3. Mr Millard received 3 weeks pay in lieu of notice, this was deduced from the overall figure making it $57,688; and
  4. Mr Millard’s earnings involved overtime which may or may not have continued and the Commissioner deducted 20% for contingencies making the total figure to be $46,151.

When coming to a figure that you will likely receive in a decision is difficult but with some genuine consideration of the situation and using the above as a guide hopefully you will be able to come to a figure that you can put the form and take to a conciliation conference.

If you have any questions about the above or want some help just give me a call.  Remember MJT Law has a fixed fee of $600 to attend the conciliation conference and act as your advocate.

Casual Employees – can be protected by unfair dismissal legislation

It is common for employers to believe that because the employee is a casual worker they are not protected under the unfair dismissal provisions of the Fair Work Act 2009.

Before being able to make a valid unfair dismissal application, the dismissed casual worker must, among other things:

  1. make the application within 21 days from the date the dismissal takes effect;
  2. be employed by a constitutional corporation (private business); and
  3. earn less than $138,500 per year.

It is also important that the dismissal is unfair, unjust or unreasonable.  This means that it is not acceptable to terminate an employee who is a casual worker for any reason.  The reasons must not be unjust, unreasonable or unfair.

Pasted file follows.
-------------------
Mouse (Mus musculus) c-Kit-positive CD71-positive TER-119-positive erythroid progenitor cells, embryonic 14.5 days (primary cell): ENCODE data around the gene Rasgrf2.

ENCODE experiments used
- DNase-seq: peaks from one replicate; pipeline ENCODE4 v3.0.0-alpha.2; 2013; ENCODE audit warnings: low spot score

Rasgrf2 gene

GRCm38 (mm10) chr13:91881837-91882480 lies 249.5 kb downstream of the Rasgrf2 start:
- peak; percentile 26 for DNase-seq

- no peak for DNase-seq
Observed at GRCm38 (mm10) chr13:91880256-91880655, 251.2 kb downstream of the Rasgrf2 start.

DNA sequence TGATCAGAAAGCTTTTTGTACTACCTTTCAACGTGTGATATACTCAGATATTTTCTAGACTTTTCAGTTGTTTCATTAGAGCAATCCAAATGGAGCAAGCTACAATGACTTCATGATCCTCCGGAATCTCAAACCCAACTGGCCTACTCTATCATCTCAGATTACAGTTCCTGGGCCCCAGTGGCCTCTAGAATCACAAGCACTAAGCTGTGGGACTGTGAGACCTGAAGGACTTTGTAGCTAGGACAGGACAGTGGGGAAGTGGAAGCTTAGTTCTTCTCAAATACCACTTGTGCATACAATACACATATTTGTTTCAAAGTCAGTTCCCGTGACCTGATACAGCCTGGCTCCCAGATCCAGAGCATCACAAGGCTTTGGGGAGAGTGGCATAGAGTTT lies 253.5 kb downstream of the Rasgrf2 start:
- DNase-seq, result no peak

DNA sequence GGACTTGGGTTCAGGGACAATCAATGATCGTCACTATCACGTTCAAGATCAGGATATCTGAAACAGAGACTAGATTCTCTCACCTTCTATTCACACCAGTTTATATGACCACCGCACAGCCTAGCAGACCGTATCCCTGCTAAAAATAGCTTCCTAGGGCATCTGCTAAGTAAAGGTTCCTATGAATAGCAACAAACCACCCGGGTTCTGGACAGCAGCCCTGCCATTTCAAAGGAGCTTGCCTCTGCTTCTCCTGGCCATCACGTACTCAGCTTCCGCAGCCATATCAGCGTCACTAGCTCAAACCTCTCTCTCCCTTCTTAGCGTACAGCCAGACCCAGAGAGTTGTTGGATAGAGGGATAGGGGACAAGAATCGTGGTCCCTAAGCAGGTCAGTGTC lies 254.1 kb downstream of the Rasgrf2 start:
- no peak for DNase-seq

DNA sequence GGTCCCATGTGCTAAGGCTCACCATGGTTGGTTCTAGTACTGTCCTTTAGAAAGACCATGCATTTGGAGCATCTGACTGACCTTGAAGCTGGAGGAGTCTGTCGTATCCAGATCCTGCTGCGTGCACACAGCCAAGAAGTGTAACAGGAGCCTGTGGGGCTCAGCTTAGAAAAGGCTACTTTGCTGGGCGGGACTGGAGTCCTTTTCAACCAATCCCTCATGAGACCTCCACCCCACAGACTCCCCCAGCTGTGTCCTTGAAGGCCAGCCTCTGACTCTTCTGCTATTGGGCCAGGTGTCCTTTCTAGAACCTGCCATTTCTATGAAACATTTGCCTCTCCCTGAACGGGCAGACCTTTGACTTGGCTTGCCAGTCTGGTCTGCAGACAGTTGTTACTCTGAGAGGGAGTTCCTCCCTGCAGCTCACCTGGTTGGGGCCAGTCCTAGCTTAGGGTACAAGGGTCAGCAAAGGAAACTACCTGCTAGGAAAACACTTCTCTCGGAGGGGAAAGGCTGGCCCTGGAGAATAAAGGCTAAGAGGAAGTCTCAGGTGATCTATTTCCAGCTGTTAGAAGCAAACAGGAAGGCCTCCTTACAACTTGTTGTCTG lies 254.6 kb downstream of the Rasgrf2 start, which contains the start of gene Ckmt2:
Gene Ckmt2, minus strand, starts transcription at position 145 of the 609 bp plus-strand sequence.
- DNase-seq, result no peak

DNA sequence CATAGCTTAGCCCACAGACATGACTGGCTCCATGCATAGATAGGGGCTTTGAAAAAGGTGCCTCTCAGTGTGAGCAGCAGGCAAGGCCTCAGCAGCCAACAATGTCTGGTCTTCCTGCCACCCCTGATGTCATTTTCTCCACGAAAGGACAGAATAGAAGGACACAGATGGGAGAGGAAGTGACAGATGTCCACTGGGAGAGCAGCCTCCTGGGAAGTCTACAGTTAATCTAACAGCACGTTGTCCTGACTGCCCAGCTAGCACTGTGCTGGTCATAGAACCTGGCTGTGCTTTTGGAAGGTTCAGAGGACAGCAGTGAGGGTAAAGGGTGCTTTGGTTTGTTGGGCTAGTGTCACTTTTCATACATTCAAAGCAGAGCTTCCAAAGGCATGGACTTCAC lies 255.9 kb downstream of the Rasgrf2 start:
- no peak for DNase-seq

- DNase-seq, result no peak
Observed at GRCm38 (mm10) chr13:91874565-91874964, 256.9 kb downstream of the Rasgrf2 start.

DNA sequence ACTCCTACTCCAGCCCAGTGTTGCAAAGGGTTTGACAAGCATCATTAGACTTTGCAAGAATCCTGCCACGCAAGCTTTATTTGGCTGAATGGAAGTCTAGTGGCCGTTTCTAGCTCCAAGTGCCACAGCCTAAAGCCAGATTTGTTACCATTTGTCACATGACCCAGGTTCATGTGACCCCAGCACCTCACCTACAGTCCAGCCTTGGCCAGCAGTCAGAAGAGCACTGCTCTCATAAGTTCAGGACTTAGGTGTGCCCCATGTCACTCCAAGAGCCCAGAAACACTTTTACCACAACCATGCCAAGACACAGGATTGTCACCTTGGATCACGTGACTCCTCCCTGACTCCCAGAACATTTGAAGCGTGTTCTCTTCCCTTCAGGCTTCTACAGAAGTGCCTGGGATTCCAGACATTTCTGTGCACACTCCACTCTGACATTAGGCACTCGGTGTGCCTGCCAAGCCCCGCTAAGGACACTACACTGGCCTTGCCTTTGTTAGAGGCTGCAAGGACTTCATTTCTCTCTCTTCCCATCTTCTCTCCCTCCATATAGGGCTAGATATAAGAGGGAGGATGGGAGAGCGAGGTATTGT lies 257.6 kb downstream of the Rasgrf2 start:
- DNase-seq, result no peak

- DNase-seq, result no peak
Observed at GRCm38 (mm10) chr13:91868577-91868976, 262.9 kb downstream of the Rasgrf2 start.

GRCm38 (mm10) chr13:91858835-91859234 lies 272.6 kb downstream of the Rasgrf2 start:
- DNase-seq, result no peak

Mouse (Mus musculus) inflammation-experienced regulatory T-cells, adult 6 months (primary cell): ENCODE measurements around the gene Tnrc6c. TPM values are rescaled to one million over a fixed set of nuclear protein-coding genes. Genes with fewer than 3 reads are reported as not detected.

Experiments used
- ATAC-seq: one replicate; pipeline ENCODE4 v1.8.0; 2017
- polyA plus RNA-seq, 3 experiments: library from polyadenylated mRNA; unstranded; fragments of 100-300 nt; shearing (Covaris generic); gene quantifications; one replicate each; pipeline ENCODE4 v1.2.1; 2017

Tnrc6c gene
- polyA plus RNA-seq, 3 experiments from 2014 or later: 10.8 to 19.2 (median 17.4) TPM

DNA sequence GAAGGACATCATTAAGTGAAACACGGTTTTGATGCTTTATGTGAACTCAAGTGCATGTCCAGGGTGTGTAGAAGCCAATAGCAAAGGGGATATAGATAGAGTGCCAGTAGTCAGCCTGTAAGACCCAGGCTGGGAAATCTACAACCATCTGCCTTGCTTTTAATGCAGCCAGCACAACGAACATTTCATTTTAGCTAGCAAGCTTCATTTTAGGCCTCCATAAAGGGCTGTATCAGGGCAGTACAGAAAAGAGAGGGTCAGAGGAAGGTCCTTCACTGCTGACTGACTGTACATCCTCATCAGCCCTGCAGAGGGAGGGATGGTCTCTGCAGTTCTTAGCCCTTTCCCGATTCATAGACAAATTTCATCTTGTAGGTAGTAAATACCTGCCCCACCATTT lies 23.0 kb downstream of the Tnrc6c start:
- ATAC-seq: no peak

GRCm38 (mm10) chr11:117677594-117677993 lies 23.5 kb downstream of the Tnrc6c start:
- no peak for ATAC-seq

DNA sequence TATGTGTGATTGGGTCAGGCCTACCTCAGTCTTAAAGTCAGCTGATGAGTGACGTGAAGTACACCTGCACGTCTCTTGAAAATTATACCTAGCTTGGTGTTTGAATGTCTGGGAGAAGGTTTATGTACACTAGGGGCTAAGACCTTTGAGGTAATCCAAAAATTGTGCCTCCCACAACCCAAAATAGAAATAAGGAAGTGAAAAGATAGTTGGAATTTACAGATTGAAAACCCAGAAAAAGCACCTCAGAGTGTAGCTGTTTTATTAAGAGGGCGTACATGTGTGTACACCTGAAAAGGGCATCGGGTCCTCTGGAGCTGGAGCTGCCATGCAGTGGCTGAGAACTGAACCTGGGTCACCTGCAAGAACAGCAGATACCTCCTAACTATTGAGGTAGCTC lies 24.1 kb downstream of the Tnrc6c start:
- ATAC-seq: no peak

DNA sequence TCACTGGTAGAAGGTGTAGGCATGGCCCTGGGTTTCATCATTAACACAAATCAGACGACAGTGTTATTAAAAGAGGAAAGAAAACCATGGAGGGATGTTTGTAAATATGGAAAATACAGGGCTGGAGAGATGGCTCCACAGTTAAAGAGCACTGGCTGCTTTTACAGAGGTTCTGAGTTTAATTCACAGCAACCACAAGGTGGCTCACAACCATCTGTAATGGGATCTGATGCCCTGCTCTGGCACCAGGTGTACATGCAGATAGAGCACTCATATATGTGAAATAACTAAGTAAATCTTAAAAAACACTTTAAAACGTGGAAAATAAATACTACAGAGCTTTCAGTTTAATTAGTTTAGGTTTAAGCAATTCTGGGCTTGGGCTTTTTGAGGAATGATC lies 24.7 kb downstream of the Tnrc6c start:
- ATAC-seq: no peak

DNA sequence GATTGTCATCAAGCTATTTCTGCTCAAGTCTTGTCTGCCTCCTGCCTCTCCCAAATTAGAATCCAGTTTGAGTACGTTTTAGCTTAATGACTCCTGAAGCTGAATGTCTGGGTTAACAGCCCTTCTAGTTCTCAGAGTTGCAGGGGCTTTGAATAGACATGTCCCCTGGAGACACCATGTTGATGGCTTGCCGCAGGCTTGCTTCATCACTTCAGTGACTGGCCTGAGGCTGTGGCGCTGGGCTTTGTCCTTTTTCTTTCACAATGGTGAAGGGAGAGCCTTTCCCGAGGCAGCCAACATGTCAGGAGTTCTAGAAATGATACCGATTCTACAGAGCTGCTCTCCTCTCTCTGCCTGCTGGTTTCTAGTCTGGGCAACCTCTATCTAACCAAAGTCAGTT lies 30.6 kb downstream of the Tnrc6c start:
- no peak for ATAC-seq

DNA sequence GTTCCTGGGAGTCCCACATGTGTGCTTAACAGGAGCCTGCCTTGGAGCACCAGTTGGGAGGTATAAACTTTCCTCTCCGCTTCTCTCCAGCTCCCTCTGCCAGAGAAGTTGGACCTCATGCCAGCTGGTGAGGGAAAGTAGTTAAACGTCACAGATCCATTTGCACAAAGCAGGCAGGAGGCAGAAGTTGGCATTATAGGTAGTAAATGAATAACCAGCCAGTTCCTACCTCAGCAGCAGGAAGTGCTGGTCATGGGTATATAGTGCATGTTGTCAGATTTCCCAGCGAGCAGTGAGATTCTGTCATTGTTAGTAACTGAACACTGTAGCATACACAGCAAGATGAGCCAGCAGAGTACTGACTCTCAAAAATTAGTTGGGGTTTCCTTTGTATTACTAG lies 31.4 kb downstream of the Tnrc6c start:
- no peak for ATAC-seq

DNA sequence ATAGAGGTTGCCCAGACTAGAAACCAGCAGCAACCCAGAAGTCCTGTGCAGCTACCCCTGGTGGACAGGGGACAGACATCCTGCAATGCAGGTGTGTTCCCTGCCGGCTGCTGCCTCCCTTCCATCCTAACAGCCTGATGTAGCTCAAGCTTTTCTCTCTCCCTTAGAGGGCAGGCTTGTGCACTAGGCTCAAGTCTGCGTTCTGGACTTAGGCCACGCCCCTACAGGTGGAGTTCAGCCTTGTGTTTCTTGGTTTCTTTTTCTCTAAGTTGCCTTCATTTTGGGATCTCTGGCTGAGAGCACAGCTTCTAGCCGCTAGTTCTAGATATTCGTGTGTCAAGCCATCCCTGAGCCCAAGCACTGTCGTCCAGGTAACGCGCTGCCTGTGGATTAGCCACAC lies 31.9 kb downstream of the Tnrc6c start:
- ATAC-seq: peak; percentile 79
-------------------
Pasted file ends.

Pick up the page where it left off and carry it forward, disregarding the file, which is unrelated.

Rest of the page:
The Fair Work Act 2009 also states that the criteria for making an unfair dismissal application includes a certain period of employment. If the private business has less than 15 employees then the minimum qualifying period of employment must be 12  months.  If the business has 15 employees or more then that qualifying period is 6 months.

To establish the requisite qualifying period the Fair Work Act 2009 also states that a casual employee can count his or her period of employment only if:

  1. The casual work was regular and systematic; and
  2. There was a reasonable expectation of continuing employment.

Just remember that it is okay to terminate a casual employee without notice as long as the reason is not unfair, unjust or unreasonable.

The thing to think about is why are you terminating the employee, is it because they took a day off for being sick? Or did they just not turn up for a shift. The reason will make all the difference.

If you are a small business, you can use the Small Business Fair Dismissal Code and go through the checklist when you decide it is time to terminate an employee even if they are casual.